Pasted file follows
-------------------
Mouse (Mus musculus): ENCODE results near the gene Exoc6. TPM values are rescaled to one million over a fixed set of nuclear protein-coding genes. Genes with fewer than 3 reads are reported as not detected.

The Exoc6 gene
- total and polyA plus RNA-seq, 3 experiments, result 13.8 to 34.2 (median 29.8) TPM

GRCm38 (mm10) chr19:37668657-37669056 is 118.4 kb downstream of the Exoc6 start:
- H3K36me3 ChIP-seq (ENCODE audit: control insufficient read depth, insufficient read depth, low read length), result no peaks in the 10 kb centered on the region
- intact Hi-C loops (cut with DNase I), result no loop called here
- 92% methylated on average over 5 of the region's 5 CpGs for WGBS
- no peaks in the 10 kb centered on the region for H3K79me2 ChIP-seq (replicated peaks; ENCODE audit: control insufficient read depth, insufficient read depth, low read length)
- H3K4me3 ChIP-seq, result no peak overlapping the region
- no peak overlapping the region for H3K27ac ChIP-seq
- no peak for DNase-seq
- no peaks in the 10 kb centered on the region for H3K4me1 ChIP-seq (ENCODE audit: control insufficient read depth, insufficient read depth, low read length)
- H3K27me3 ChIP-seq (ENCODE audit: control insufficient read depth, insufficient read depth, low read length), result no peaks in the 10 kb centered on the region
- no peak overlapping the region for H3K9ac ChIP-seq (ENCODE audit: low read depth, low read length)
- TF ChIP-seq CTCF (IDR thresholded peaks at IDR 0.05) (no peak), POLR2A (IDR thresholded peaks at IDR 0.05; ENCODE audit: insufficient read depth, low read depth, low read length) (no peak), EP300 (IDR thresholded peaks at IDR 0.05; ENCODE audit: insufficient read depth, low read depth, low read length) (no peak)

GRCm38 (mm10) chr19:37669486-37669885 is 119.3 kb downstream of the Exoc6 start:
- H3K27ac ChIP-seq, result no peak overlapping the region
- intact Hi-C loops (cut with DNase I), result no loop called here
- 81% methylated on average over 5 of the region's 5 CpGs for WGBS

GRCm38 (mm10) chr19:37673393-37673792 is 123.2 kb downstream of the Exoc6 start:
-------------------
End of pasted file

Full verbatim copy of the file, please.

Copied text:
Mouse (Mus musculus): ENCODE results near the gene Exoc6. TPM values are rescaled to one million over a fixed set of nuclear protein-coding genes. Genes with fewer than 3 reads are reported as not detected.

The Exoc6 gene
- total and polyA plus RNA-seq, 3 experiments, result 13.8 to 34.2 (median 29.8) TPM

GRCm38 (mm10) chr19:37668657-37669056 is 118.4 kb downstream of the Exoc6 start:
- H3K36me3 ChIP-seq (ENCODE audit: control insufficient read depth, insufficient read depth, low read length), result no peaks in the 10 kb centered on the region
- intact Hi-C loops (cut with DNase I), result no loop called here
- 92% methylated on average over 5 of the region's 5 CpGs for WGBS
- no peaks in the 10 kb centered on the region for H3K79me2 ChIP-seq (replicated peaks; ENCODE audit: control insufficient read depth, insufficient read depth, low read length)
- H3K4me3 ChIP-seq, result no peak overlapping the region
- no peak overlapping the region for H3K27ac ChIP-seq
- no peak for DNase-seq
- no peaks in the 10 kb centered on the region for H3K4me1 ChIP-seq (ENCODE audit: control insufficient read depth, insufficient read depth, low read length)
- H3K27me3 ChIP-seq (ENCODE audit: control insufficient read depth, insufficient read depth, low read length), result no peaks in the 10 kb centered on the region
- no peak overlapping the region for H3K9ac ChIP-seq (ENCODE audit: low read depth, low read length)
- TF ChIP-seq CTCF (IDR thresholded peaks at IDR 0.05) (no peak), POLR2A (IDR thresholded peaks at IDR 0.05; ENCODE audit: insufficient read depth, low read depth, low read length) (no peak), EP300 (IDR thresholded peaks at IDR 0.05; ENCODE audit: insufficient read depth, low read depth, low read length) (no peak)

GRCm38 (mm10) chr19:37669486-37669885 is 119.3 kb downstream of the Exoc6 start:
- H3K27ac ChIP-seq, result no peak overlapping the region
- intact Hi-C loops (cut with DNase I), result no loop called here
- 81% methylated on average over 5 of the region's 5 CpGs for WGBS

GRCm38 (mm10) chr19:37673393-37673792 is 123.2 kb downstream of the Exoc6 start: